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Real Immigration Reform: Change the Green Card and Visa Programs

February 2, 2013
Plain English Version

OPINION

Critics say immigration reform may not go far enough. It is one thing to set up a bureaucratic program for legalization. It is another thing to solve the long-term problem.

To do real reform the nation must change the way green cards or permanent visas are given out. The system of family preferences must expand dramatically. The employment visas must be brought up-to-date. Only 366,000 family and employer-sponsored permanent visas are granted each year. Only certain spouses, parents and children of U.S. citizens have no limit.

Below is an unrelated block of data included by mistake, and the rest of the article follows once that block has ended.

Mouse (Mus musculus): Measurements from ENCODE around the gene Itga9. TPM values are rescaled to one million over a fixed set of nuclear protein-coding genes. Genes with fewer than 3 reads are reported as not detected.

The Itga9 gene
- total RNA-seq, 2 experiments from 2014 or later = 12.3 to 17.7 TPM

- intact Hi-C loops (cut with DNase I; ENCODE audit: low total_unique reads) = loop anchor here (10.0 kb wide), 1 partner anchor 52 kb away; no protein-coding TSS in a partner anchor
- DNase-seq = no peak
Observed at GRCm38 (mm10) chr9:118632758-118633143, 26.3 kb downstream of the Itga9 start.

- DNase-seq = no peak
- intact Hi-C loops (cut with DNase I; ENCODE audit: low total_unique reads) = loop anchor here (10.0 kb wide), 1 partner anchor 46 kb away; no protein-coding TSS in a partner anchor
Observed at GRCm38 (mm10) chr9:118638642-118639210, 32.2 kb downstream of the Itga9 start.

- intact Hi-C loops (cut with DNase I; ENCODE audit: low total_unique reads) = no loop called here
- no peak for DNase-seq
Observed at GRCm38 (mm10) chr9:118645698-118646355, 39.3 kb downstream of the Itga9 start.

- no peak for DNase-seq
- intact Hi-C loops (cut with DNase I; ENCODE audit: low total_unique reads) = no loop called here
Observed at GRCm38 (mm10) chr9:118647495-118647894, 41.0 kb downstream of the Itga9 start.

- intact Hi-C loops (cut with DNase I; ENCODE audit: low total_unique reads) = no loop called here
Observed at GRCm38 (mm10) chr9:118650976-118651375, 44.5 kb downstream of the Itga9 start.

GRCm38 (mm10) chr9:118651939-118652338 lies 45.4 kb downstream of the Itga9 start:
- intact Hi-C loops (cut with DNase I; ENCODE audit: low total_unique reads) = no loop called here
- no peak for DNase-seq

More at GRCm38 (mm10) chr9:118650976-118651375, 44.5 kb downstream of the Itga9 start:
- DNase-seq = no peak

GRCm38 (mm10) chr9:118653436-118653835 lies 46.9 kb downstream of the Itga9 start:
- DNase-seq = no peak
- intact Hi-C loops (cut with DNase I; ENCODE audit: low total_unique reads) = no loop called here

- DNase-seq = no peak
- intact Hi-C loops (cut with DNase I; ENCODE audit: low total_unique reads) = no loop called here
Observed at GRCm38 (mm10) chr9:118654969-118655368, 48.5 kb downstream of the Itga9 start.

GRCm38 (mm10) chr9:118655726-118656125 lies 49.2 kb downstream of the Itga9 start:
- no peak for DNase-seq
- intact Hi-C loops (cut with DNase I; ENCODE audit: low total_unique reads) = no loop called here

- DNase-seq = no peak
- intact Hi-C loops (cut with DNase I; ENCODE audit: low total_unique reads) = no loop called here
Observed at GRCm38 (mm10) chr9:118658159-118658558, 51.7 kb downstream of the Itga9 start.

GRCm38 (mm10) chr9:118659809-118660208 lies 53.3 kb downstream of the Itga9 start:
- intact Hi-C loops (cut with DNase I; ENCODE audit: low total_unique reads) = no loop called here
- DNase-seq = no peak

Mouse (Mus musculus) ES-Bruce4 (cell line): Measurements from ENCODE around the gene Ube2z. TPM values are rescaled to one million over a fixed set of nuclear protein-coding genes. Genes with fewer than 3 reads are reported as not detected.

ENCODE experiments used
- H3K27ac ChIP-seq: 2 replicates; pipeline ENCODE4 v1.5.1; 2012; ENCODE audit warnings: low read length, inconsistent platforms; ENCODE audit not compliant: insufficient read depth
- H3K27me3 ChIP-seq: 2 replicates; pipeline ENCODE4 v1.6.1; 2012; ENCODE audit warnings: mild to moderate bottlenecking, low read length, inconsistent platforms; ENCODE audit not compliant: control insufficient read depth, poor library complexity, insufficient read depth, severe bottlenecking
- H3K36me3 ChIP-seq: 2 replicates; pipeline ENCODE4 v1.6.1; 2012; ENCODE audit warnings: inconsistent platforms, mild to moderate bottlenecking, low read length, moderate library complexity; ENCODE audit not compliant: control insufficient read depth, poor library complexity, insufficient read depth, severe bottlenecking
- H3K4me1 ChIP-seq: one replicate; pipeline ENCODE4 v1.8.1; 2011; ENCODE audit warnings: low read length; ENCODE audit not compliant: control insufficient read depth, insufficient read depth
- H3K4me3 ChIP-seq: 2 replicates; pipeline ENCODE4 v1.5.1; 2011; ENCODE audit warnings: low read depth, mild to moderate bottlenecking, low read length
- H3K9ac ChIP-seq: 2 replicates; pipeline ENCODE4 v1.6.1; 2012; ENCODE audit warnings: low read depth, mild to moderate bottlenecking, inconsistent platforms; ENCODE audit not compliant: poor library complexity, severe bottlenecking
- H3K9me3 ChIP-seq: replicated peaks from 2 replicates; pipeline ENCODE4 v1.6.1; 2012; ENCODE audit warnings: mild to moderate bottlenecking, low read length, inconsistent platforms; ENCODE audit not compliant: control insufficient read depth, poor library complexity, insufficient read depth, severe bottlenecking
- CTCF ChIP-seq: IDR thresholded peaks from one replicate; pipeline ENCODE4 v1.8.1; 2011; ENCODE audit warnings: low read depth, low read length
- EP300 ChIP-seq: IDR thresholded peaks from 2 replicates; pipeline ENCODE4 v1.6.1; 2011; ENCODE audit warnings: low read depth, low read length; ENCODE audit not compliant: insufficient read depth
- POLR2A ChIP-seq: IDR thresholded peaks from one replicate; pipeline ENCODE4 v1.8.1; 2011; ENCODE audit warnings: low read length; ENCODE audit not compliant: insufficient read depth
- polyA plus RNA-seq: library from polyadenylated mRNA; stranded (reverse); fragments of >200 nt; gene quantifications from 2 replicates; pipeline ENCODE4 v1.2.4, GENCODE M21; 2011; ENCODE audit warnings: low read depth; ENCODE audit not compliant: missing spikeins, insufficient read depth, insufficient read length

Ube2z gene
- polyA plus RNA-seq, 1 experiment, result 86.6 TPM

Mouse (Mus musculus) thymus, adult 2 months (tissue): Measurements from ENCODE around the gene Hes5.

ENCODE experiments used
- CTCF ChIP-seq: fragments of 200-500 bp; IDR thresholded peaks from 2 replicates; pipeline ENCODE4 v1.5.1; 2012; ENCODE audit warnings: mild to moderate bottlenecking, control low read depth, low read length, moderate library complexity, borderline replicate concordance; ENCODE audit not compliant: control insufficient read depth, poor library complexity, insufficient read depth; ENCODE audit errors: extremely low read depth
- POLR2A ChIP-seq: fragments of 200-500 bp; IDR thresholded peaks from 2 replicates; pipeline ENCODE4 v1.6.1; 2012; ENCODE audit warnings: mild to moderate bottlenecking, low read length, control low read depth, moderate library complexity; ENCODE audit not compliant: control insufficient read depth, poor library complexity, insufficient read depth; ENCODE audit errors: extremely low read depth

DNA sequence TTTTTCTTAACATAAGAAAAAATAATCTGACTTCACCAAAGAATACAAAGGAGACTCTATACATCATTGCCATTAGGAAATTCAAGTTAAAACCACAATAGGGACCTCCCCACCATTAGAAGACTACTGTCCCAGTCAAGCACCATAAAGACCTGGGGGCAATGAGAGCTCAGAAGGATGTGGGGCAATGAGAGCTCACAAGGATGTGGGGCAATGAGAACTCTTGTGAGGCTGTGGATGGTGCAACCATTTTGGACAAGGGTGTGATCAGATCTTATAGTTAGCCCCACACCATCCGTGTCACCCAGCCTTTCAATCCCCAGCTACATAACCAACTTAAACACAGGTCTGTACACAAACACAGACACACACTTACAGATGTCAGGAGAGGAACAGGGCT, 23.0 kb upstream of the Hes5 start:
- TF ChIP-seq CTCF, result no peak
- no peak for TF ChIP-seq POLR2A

No country can get more 25,620 permanent American visas. China, India, Mexico and the Philippines reach the quota easily. The number is much too low given the high demand. That is why the idea of “going to the back of the line” to wait for legal entry is often seen as a cruel joke

Years ago some congressmen came up with better plans. They proposed that more of visas should go to countries that already have large populations in the United States. The rules for each country would change every five years, based on new facts.

There were even suggestions that no quotas should be placed on countries in the Western Hemisphere.

Immigration reform should result in easy entry and easy exit for workers, legal status for factory and seasonal workers and the unification of families.

The New York Times

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